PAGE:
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Type 2 Diabetes: what really matters?

Diabetes occurs either because the pancreas produces little or no insulin, a hormone that regulates the absorption of sugar from the bloodstream into the cells (type 1 diabetes), or because the body becomes resistant to the effects of insulin (type 2 diabetes). The result is that sugar builds up in the bloodstream, damaging the blood vessels. Uncontrolled diabetes can affect almost every area of the body, including your eyes heart, liver, kidneys, and feet. Research also has suggested that people with uncontrolled diabetes who contracted covid-19 during the pandemic suffered more severe illness and longer hospitalization than people whose diabetes was well controlled.

A major underlying risk factor for type 2 diabetes (the most common type, and the most likely to be diagnosed in older age) is obesity. While some other diabetes risk factors (like having a family history of the disease) are uncontrollable, your weight is definitely something you can work on—and weight loss, combined with regular exercise, may be more effective than medication when it comes to keeping blood sugar at healthy levels. In one study, people with prediabetes (high blood sugar that isn’t quite high enough for a diabetes diagnosis) who reduced calories and fat in their diets, and were physically active for at least 30 minutes a day five days per week, reduced their risk of progressing to diabetes by 58 percent.

If you don’t normally exercise, start out slowly. Walk daily, increasing the distance or time by a small amount regularly until you get to 30 minutes a day, five days a week. Get a pedometer or use your smartphone and try to work up to 10,000 steps each day. You can benefit even more if you turn your daily walk into an opportunity to socialize with others—your local senior center may have a walking group, or you could start one yourself. If you’re able to, join a gym, or buy an exercise bike and put it in front of your television so you can get some exercise in while watching favorite shows. Also watch what you eat and how much you eat—see our article for more on this.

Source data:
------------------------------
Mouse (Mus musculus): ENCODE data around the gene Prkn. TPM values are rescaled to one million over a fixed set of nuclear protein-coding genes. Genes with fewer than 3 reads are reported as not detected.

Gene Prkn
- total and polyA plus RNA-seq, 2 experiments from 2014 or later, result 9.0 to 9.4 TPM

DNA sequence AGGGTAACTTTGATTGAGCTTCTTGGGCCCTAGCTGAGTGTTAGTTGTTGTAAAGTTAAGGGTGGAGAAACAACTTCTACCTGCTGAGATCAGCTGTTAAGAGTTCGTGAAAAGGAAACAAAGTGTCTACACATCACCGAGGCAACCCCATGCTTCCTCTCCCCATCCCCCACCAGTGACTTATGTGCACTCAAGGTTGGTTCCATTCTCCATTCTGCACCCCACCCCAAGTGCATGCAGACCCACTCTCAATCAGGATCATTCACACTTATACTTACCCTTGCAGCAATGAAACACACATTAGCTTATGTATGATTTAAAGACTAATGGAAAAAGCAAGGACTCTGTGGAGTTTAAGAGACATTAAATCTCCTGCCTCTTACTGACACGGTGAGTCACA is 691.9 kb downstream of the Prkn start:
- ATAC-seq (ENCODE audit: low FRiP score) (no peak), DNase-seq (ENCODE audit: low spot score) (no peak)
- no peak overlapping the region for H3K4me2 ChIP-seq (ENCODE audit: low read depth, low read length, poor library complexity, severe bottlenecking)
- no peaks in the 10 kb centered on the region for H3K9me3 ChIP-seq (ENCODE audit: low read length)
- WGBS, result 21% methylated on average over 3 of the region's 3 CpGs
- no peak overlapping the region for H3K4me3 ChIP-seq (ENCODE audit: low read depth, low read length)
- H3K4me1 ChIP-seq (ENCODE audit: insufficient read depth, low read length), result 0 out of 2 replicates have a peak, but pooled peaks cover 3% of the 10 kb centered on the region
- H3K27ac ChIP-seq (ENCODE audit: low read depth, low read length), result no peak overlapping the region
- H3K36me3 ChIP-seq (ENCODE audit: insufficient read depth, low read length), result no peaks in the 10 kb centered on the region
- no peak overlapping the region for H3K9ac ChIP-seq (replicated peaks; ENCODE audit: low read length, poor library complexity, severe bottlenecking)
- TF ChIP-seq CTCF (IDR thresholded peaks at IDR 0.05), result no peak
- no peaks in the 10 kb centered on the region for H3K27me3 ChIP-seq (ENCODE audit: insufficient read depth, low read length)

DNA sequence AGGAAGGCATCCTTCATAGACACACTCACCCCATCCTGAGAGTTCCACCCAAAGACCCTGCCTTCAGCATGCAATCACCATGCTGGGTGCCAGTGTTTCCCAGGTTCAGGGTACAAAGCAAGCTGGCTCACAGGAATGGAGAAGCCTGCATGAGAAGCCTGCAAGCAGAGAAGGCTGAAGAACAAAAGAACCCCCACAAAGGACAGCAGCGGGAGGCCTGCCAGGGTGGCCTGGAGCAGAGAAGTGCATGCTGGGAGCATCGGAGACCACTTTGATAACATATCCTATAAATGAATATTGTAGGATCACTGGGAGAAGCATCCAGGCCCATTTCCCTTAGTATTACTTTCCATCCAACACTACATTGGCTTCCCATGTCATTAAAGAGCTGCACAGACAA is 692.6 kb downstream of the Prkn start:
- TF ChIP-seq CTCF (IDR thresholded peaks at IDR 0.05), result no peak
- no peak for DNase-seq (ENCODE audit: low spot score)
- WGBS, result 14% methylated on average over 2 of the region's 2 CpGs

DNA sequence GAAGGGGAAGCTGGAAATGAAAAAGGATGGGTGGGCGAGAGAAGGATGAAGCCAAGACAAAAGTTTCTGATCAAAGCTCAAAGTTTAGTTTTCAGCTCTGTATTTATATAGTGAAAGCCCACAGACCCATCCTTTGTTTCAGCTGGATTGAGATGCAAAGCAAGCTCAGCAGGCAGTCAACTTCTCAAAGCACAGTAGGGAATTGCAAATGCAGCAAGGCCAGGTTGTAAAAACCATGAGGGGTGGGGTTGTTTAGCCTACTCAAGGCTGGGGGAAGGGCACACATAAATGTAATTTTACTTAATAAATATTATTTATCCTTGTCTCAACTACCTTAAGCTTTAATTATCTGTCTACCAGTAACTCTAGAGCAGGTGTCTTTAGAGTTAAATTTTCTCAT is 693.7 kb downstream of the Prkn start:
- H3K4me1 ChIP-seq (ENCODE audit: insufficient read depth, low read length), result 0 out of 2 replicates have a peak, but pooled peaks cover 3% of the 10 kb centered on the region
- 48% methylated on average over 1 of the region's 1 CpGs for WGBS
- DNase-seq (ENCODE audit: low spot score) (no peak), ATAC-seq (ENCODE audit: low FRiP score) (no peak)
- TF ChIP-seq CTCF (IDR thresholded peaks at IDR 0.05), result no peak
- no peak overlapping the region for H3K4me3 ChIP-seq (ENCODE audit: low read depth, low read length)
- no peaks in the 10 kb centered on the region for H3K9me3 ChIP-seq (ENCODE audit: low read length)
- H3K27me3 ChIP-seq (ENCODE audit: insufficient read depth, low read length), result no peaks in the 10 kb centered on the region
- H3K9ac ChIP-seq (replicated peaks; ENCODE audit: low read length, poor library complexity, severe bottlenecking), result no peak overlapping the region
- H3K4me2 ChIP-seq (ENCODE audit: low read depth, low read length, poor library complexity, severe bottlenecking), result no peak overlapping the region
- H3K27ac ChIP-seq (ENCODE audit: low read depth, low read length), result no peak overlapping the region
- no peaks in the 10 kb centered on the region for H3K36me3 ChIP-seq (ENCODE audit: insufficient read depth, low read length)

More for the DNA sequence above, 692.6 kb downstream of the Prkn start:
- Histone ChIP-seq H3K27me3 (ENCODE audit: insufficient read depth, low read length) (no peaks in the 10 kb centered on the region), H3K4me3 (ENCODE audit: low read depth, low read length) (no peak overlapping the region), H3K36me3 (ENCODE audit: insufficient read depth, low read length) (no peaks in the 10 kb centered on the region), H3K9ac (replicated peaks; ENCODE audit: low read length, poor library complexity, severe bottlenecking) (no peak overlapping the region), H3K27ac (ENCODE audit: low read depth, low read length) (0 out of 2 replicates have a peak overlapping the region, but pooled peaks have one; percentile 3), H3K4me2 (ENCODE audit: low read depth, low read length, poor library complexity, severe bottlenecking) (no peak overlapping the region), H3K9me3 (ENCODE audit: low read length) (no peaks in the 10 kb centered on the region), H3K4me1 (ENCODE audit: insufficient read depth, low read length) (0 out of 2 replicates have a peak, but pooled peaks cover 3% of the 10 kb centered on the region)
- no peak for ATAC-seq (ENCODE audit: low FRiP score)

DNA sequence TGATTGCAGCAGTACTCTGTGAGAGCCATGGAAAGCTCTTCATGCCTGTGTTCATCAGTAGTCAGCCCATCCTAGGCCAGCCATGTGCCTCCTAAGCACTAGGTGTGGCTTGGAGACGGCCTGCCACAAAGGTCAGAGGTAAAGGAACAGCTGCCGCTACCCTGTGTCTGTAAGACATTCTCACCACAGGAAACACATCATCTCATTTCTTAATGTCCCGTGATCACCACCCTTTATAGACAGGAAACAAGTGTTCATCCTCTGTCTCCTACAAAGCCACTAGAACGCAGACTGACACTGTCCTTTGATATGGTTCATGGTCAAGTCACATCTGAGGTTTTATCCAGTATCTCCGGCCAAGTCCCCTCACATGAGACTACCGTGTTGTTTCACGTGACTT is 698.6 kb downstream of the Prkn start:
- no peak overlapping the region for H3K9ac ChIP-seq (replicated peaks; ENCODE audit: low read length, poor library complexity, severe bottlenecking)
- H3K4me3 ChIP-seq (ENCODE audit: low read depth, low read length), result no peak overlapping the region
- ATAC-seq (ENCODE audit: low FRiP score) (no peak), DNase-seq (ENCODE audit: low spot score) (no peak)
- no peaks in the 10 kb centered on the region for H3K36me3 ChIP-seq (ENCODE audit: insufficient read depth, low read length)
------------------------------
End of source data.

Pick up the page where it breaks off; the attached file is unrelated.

If you’re diabetic, controlling your blood pressure and lipids (fats) is as important as controlling your sugar. In general, your blood pressure reading should be no more than 130/80, LDL (“bad”) cholesterol should be less than 100 (less than 70 if you have diabetes and heart disease), and triglycerides less than 150. Discuss these numbers with your doctor and decide what your target should be. Then work to get to these goals. You already may have a home glucose monitor but you also may want to invest a home blood pressure monitor so that you can regularly check your blood pressure.

There’s a real art to controlling blood sugar, since it fluctuates with activity, the foods we eat, and with certain medications. Learning how to keep it in a normal range (not too high and not too low) will take time—but if you have diabetes, it’s one of the best things you can do for your health. The bottom line is that nobody can control your diabetes as well as you can. Consider conquering diabetes to be a personal challenge—it may not be an easy battle to win, but it is definitely worth the fight.

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